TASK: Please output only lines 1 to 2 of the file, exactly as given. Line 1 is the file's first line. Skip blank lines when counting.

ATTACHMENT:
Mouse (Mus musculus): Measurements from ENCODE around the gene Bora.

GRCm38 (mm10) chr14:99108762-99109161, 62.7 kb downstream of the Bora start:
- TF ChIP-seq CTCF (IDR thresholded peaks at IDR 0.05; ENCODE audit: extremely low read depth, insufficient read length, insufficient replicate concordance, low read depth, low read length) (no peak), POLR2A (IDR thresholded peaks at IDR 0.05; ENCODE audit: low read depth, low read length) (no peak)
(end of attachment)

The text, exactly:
Mouse (Mus musculus): Measurements from ENCODE around the gene Bora.

GRCm38 (mm10) chr14:99108762-99109161, 62.7 kb downstream of the Bora start: